But more fundamental things are changing. Books and information used to be scarce. Public libraries, by facilitating sharing within their communities, were a solution to that problem. We still do that for all sorts of materials, building access to current technology. Though that service is changing – more so for encyclopedias, less so for picture books – it still has value, especially to those who have the least.

Now it’s attention that is chronically, critically scarce, and it’s the facilitated sharing of expertise, assistance, curation, community rooms, workspaces, storytimes, early learning spaces and the like that has rocketed in value. Attention-sustaining goods are not new to libraries and the shift in emphasis is one that libraries have been responding to for a long time. That’s reflected in the new Central Library and throughout San Diego’s public libraries.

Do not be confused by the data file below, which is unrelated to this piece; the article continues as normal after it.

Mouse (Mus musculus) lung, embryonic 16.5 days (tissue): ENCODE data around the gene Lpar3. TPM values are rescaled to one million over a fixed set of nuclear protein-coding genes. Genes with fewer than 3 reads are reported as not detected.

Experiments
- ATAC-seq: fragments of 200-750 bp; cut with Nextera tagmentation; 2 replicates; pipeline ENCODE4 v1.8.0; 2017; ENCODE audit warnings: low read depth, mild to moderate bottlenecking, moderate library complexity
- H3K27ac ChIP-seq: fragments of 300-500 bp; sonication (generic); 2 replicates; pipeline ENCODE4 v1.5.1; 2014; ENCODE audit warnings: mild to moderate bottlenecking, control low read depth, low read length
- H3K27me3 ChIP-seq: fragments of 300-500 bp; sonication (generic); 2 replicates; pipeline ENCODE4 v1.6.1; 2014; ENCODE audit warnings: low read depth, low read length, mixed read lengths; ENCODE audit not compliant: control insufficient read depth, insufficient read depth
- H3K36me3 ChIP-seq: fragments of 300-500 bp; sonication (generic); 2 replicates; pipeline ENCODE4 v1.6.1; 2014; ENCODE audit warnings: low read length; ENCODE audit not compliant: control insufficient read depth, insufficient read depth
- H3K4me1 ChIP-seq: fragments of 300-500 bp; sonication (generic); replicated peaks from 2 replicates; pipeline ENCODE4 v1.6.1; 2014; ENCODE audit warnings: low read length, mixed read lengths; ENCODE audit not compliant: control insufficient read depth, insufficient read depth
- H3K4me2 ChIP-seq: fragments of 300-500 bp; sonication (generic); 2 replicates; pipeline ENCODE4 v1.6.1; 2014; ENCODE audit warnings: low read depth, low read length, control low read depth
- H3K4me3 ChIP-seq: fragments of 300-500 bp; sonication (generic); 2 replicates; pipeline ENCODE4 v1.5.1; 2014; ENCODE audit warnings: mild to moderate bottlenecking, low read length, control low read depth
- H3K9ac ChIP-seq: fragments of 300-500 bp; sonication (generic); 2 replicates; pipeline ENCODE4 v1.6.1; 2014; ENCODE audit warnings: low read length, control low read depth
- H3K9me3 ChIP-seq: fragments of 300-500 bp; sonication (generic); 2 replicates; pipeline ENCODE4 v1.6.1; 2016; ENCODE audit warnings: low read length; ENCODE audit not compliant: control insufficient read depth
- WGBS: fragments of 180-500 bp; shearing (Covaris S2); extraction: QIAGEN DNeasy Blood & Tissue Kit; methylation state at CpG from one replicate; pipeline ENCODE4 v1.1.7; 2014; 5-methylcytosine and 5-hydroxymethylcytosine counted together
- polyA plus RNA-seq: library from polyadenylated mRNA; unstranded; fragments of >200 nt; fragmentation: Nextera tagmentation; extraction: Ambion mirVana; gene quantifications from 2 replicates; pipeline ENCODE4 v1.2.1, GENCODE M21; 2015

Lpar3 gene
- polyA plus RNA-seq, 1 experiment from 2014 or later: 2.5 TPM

The future of libraries includes some unchanged, but often overlooked things. Public libraries offer community membership for free. Live in the city? Get a library card. Just arrived from across the globe? Get a library card. And that community membership is expanding. Partnerships increasingly allow library card holders to borrow passes to local institutions like the New Children’s Museum and the San Diego Museum of Art. The library of the future is a community hub that extends beyond the library itself.